Then, of course, there are the metrics:

  • How many people saw your ad?
  • How many people clicked on the link?
  • How many people purchased the book (or signed up for the thing)?
  • How much did the ad cost?
  • How much revenue did it bring you?

Keep in mind that no paid ad will ever be as effective as sincere word of mouth. The whole reason behind getting on social media should not be to advertise, but to engage with readers, build relationships and genuine interest in you and your work. A loyal, excited fan base is your best marketing tool. As someone very smart once said, advertising will expand on the base you already have, but it won’t build it for you. If you don’t already have readers eager to get their hands on your next book, odds are, paying to advertise it won’t bring them out of the woodwork.

What’s your best seller?

Do you know which of your books is selling the best? Do you know why? Probably a good idea to find out. It could be that this is simply the best book you have ever written. It could be it’s your favorite, and people pick up on that enthusiasm and get interested in reading it. Or, it could simply be that’s the book you talk about the most. As important as it is to monitor external variables, internal ones can sometimes be even more influential.

If you absolutely love the book you’re currently writing, you’ll likely talk about it more. You’ll write it faster, and you’ll pay better attention in edits and cover design. That book is your baby, and you’re ever so proud of it, and excited to see it out there. Readers will pick up on that passion and enthusiasm. That kind of positive energy is what creates buzz and gets readers excited to get your book hot off the presses.

Conversely, if you’re not feeling the book, if it’s problematic, if you’re not wild about the characters, or if you’re just writing it to wrap up a series, it’ll translate into everything you do in the book and around it. It’ll make readers reluctant to take the plunge, and they will feel your struggles through the story, which will affect how they feel about it.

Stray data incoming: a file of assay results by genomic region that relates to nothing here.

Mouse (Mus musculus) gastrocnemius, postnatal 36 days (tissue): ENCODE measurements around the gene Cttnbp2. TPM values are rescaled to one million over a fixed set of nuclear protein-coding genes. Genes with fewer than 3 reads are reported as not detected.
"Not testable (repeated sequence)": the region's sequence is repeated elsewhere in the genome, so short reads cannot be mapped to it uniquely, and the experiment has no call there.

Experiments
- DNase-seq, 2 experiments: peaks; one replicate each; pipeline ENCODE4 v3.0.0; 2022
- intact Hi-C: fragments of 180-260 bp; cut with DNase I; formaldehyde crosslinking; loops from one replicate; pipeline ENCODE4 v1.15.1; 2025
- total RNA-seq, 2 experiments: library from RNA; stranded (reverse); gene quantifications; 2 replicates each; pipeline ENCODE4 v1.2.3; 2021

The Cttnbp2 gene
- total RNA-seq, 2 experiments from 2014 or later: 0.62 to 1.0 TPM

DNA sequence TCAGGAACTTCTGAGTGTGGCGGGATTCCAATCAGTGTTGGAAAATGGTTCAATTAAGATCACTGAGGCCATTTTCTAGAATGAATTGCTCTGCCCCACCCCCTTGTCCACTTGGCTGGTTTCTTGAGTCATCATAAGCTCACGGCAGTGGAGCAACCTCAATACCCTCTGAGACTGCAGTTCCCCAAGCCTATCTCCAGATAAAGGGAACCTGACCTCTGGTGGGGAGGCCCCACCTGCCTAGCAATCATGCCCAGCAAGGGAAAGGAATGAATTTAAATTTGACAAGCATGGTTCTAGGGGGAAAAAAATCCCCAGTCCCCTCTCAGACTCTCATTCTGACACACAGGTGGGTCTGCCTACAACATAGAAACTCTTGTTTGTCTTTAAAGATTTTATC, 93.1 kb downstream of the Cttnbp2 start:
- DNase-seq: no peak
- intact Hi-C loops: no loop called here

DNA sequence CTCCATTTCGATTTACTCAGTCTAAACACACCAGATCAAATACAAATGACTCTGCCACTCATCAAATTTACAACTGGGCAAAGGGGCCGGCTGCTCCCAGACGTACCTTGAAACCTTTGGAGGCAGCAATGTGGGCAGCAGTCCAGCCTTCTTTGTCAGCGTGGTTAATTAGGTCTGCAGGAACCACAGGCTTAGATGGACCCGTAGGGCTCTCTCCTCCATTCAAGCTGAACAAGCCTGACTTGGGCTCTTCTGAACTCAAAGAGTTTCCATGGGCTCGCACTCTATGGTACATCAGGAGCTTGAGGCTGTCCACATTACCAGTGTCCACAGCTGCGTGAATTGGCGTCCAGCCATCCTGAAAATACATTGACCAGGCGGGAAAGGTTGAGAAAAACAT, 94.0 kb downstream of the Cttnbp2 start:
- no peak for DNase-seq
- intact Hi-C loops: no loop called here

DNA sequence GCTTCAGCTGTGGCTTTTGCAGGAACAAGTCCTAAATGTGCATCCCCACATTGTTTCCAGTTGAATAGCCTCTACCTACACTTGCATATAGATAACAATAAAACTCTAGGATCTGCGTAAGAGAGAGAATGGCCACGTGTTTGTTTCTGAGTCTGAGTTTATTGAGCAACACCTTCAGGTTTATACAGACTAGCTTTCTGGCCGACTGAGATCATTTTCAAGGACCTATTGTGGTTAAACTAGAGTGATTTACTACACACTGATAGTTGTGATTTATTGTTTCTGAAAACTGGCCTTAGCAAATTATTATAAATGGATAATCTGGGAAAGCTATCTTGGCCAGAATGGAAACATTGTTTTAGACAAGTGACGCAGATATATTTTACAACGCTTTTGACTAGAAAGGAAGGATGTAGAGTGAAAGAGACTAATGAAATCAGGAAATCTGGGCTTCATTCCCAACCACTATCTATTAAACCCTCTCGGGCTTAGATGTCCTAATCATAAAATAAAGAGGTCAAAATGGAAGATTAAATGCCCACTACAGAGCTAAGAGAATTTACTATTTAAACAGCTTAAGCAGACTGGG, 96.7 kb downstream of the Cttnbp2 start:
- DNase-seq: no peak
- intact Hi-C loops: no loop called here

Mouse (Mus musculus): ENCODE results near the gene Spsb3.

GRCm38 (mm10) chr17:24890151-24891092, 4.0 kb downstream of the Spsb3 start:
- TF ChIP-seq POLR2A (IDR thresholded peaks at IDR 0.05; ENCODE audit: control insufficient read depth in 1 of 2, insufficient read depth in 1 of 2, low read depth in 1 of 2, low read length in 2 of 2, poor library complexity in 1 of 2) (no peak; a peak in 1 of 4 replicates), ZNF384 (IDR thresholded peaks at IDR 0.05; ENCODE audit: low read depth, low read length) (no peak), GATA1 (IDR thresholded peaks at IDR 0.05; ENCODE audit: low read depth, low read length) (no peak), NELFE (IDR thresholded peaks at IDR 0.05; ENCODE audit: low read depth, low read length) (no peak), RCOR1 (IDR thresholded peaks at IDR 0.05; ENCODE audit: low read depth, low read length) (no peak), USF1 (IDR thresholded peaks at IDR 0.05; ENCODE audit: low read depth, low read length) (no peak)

Which is your most lucrative market?

Sure, you look at those sales numbers every day, but what do you do with them? A few things you should be keeping track of:

  • Which store gets you the most/fewest sales?
  • Which book sells most/least?
  • What are their price tags?
  • Which months out of the year are best/worst for you in terms of sales?
  • Do you see any repeating patterns?

As with your best selling book, it could very well be that your highest performing store is the one you advertise the most. This then becomes a self-fulfilling prophecy, but it could be you have several well-performing outlets and you’ve simply been neglecting them. Giving them a bit more attention could actually boost sales there, too. Keep in mind that it’s easier to go where people already are than to drag them where you want them to be. You may get the highest royalty rate through your publisher’s storefront, but if people have a dedicated eReader or a favorite store, they’re not likely to want to go through the hassle of buying outside of that. Therefore, you should always share all major buy links, or rotate them if you post one at a time, to keep traffic going to all of them.

Sales will often happen in cycles. You may have slow months and busy months throughout the year, and that pattern will probably be fairly consistent from year to year. This is a great planning tool for you in terms of promotions and expenses, but it also gives you peace of mind. Understanding your sales cycle means you won’t have to stress about last month’s low sales because you’ll know this happens every year, and things usually pick up a month later.